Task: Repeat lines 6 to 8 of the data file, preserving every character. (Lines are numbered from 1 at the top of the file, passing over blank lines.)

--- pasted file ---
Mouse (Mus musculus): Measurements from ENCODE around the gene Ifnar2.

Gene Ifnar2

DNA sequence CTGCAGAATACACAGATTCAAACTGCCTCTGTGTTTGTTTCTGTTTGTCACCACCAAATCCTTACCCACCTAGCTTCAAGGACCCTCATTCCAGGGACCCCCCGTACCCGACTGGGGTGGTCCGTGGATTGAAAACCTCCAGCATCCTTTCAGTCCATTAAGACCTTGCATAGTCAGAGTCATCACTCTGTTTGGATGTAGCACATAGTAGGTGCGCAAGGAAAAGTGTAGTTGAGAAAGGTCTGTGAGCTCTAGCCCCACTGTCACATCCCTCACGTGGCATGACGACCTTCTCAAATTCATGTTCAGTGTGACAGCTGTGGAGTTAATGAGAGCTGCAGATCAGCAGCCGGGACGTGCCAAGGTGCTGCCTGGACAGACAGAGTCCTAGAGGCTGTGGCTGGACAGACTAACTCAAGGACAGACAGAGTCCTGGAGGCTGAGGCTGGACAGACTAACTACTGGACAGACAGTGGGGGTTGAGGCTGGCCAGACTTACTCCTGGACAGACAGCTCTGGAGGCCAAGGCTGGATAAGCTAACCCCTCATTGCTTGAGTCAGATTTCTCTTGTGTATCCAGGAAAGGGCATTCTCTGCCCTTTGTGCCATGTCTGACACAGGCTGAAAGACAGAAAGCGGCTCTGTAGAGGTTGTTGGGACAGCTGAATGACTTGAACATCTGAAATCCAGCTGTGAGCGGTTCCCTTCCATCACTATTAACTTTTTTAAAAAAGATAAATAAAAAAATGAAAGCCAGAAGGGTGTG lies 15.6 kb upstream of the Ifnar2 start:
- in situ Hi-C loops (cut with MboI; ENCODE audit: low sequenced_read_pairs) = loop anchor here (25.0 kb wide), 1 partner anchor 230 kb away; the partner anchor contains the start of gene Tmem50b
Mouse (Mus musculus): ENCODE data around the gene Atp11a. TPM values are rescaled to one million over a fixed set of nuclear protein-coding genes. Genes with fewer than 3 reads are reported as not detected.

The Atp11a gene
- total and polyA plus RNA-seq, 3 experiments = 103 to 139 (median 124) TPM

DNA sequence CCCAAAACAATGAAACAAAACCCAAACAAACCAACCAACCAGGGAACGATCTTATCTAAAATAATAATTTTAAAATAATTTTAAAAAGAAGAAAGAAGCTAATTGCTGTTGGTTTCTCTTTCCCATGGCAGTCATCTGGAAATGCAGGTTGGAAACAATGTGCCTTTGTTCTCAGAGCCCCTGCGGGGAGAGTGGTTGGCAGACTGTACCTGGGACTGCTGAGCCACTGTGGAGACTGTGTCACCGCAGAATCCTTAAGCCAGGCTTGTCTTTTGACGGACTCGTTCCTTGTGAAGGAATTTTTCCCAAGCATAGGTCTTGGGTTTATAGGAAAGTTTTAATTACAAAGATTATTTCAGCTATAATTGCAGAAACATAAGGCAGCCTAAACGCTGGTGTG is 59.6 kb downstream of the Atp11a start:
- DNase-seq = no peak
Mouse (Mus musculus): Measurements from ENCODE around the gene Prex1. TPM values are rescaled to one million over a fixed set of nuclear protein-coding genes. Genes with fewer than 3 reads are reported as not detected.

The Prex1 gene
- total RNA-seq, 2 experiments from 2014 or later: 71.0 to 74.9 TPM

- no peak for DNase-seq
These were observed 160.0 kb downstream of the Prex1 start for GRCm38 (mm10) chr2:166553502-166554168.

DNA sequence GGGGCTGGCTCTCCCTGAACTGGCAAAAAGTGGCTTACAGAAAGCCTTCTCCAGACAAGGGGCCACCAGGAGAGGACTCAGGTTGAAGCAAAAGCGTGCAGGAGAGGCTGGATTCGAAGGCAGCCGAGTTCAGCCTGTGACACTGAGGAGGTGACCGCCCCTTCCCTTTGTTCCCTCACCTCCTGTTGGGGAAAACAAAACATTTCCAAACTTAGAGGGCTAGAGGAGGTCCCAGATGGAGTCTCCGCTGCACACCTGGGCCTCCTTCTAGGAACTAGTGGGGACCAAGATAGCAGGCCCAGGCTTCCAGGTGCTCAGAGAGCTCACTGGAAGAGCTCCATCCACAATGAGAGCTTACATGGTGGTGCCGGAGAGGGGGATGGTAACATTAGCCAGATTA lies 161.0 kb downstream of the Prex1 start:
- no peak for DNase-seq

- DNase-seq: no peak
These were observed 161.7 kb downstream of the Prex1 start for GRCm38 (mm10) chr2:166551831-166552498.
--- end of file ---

The Atp11a gene
- total and polyA plus RNA-seq, 3 experiments = 103 to 139 (median 124) TPM

DNA sequence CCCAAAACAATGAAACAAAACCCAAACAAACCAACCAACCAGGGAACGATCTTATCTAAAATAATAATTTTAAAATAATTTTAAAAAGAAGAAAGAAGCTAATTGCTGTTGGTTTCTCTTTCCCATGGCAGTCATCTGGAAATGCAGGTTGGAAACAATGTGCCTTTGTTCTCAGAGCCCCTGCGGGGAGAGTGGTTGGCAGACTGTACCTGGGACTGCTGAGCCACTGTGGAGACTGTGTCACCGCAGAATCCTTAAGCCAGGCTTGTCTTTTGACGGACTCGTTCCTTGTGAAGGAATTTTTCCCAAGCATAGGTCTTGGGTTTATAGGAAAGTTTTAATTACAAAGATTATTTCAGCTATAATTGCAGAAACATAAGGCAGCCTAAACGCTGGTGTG is 59.6 kb downstream of the Atp11a start: